If you’ve been charged with violating probation in Florida, there are important factors you need to take into consideration when deciding how to handle the charge. First, is it a technical violation or a new law violation? Here’s how to tell the difference:

• A technical violation is any violation that does not involve a new arrest. Technical violations may result from not paying costs in a timely manner or for failing to inform a probation officer when you move.. In a technical violation, the State of Florida must show that probation was willfully violated, which can be difficult to prove: for instance, in the case of not paying a fine, the State would need to prove you did not pay even though you had the ability to pay.

• A new law violation occurs when an individual on probation is arrested for committing a new crime. New law violations can have very serious consequences, and individuals accused of these violations need to proceed only under the guidance of an experienced attorney. Pleading guilty to a new law violation – even something as minor as driving with a suspended license – can make it very easy for the State to prove that a violation occurred.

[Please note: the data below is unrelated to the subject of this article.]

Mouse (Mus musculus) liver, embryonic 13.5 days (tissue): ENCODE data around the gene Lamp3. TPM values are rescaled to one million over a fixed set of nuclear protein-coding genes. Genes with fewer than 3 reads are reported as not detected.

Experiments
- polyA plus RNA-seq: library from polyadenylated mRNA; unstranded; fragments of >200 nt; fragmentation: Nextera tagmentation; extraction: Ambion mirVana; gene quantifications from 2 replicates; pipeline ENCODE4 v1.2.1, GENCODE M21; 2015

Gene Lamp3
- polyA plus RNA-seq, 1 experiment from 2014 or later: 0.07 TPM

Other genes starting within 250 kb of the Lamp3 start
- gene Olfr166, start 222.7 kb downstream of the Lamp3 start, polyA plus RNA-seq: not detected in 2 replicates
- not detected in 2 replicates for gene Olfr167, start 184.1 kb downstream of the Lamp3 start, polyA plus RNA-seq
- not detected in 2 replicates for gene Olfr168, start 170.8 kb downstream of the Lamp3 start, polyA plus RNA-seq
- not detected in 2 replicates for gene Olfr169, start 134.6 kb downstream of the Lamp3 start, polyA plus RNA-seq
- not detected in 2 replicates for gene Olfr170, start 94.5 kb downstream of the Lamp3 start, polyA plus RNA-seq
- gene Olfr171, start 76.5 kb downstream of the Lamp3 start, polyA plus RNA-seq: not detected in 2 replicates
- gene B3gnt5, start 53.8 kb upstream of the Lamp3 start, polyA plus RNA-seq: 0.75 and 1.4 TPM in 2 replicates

Other issues to consider:
• Does the State of Florida have the authority to arrest an individual for a probation violation? If the warrant for the violation was signed after the probationary period has ended, the answer is no.
• In addition to proving willful violation, the State also must prove the conditions of the probation were explained properly.
• The State must have more than hearsay to prove the violation; the violation cannot be proven based on another individual’s word alone.

What to do in the event of a probation violation?
• Hire an attorney. Hiring an attorney as soon as you become aware of an impending violation is the best way to ensure an optimal outcome. A lawyer skilled in handling probation violation issues will help establish a bond reduction hearing soon after your arrest to limit the amount of time spent in jail waiting for a hearing.
• Once released on bond, it is essential to continue to report to your probation officer and satisfy the requirements of your probation. Ideally, you should aim to exceed the requirements: for instance, if 50 hours of community service are required, consider doing 100 hours.
• Be sure to appear in court as required.
• Meet with your lawyer to provide your side of the story so the lawyer can develop the best defense for you.

In Florida, violations of probation issues are serious legal matters that can result in significant jail time or even prison. Handling them effectively requires the guidance of a skilled and experienced attorney. Without the guidance of an attorney who has extensive knowledge of probation violation issues, most individuals can make their situations much worse. If you or a loved one has been accused of violating probation or has a pending warrant, contact Valkenburg Law Group, P.A. immediately. We’ve handled many cases just like yours and we know what it takes to present the most effective defense.